From Sea to Shining Sea
Sunday, February 21, 2010, 3:00 PM
McAfee Center, Saratoga
Dr. Edward C. Harris, conductor
Joseph Alessi, trombone
Frank Ticheli (b. 1958)
Frank Ticheli was born in Louisiana and received his bachelor of music degree in composition from Southern Methodist College and his master’s degree in composition and doctorate of musical arts from the University of Michigan. He is Associate Professor of Music at the University of Southern California and is the Composer-in-Residence of the Pacific Symphony Orchestra. He has composed works for band, wind ensemble, orchestra, chamber ensembles and the theater. His music has garnered many prestigious awards.
The inspiration for Nitro was the element nitrogen, which composer Ticheli called “life-giving, energizing, healing, cleansing, explosive.” He composed this work in 2006 to mark the 50th anniversary of the Northshore (IL) Concert Band. Trumpet calls and a busy chattering in the woodwinds create a bright, festive mood, building to a thunderous conclusion.
The Incredible Flutist, Suite for Concert Band
Walter Piston (1894-1976), transcribed by Frank Erickson
Walter Piston originally studied art and painting at the Massachusetts Normal Art School, with music as a sideline. He played saxophone in a service band during World War I, later enrolled at Harvard University, and continued his studies in music in Paris. After returning to the United States, he was appointed to the music faculty at Harvard. His works include compositions for orchestra, chamber ensembles and solo instruments, as well as textbooks on music theory. He received the Pulitzer Prize in 1948 and in 1961 for his Symphony No.3 and Symphony No. 7, respectively, and was a three-time winner of the New York Music Critics Circle Award.
The ballet The Incredible Flutist was Piston’s only composition for the stage. It describes a marketplace teeming with activity and enlivened by a circus. A flutist acts as a snake charmer, but also charms women. A rich widow flirts with a merchant, is discovered by her lover, faints, and is revived by the flutist’s music. The circus then leaves the square. The Incredible Flutist was first performed in 1938 with Arthur Fiedler conducting the Boston Pops Orchestra. Piston arranged music from the ballet into a suite for orchestra which premiered in 1940. The original suite is in thirteen movements, including the Introduction and Finale. This arrangement features six movements of the original suite.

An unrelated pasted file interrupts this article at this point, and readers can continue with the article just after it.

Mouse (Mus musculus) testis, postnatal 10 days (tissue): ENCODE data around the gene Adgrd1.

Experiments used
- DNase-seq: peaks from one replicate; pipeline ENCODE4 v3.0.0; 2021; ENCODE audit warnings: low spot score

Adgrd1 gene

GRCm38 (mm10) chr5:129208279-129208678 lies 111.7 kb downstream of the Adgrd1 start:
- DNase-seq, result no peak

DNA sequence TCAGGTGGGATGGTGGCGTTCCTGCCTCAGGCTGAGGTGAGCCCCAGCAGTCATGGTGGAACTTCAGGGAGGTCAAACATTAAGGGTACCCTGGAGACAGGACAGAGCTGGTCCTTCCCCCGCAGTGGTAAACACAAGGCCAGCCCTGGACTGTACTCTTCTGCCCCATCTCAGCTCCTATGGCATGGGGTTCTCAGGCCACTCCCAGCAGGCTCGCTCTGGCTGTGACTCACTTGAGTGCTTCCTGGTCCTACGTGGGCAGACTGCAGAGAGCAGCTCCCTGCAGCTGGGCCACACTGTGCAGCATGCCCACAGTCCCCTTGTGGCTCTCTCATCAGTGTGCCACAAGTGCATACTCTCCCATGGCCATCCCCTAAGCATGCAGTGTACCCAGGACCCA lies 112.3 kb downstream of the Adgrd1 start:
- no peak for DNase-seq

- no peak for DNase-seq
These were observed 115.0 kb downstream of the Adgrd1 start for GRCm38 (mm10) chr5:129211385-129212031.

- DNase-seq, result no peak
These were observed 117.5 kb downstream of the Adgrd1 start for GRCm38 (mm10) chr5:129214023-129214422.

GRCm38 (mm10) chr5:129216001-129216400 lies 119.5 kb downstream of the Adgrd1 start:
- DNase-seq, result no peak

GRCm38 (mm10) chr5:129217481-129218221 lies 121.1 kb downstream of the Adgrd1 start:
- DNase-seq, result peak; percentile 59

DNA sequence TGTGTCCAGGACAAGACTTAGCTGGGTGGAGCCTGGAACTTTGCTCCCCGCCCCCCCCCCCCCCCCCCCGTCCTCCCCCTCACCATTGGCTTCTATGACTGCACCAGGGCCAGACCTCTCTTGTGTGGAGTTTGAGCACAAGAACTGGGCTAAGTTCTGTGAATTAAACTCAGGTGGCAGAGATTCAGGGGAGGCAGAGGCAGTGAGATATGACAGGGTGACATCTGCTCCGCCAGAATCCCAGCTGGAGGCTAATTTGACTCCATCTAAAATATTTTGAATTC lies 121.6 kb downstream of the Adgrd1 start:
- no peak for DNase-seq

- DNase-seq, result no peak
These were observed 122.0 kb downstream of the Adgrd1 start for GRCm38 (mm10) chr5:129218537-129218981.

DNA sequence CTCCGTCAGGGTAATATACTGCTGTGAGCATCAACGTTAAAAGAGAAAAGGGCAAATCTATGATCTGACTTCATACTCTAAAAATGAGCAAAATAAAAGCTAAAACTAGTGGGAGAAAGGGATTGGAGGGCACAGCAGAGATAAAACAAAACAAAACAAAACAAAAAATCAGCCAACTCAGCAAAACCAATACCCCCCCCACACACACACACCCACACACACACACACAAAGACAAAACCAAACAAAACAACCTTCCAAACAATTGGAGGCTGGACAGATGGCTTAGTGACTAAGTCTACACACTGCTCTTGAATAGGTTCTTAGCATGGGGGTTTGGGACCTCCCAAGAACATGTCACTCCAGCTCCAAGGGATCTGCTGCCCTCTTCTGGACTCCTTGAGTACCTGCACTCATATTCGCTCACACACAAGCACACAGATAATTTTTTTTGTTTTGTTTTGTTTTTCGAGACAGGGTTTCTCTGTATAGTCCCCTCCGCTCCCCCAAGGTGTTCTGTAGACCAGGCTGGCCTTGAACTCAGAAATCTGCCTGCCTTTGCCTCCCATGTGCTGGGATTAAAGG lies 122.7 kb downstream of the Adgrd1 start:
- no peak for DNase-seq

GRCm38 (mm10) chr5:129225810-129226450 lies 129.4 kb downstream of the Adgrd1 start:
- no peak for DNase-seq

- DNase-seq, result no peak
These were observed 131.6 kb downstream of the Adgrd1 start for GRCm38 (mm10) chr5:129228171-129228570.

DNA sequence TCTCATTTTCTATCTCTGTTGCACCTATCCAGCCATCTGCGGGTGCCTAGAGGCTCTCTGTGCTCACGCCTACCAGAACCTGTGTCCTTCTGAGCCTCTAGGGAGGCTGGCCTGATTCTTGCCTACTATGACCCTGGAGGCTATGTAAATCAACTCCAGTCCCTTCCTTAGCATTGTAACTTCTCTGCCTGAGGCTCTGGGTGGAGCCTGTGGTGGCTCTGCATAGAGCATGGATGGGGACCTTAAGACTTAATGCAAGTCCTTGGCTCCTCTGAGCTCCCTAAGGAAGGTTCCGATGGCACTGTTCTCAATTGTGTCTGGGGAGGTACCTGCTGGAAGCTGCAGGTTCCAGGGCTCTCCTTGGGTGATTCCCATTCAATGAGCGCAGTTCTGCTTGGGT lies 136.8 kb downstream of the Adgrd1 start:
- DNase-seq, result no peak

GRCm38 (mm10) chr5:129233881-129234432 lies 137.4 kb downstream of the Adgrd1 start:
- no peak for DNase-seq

Trombone Concerto, op. 114b
Derek Bourgeois (b. 1941)
Derek Bourgeois was born in England and earned a doctorate from Cambridge University. He studied composition and conducting at the Royal College of Music. He has composed symphonies, concertos, works for chorus and orchestra, two operas, a musical, chamber music, vocal pieces, and works for brass band and symphonic wind orchestra. He has also written a considerable amount of music for television productions.
Bourgeois’s Trombone Concerto was commissioned by the British Trombone Society for the International Trombone Workshop at Eaton, England, July 1989. The world premiere was given by Christian Lindberg.
The first movement is constructed classically: the solo trombone immediately launches into the opening theme in F minor, and it is the solo trombone that introduces the second lyrical theme in A-flat, presented over chords that are given mobility by dark-toned alto and bass clarinets. The movement closes with pianissimo chords, leading us in mood to the second movement, which opens a tone lower in E-flat.
Here, the rich tone of the soloist is matched by three accompanying trombones. Gradually the rest of the low brass join as the solo trombone weaves a seamless, almost Wagnerian theme, extending phrases sequentially.
After the passion of the slow movement, Bourgeois adopts a classical rondo form as a 6/8 Scherzo, marked Presto, which gives the release we need. It is fun, to be thrown off lightly as we enjoy the semitone shifts with a wry smile. Toward the end of the movement is a cadenza that alludes to the thematic content of the first movement. For the soloist, however, this music requires a virtuoso combination of slide and tongue.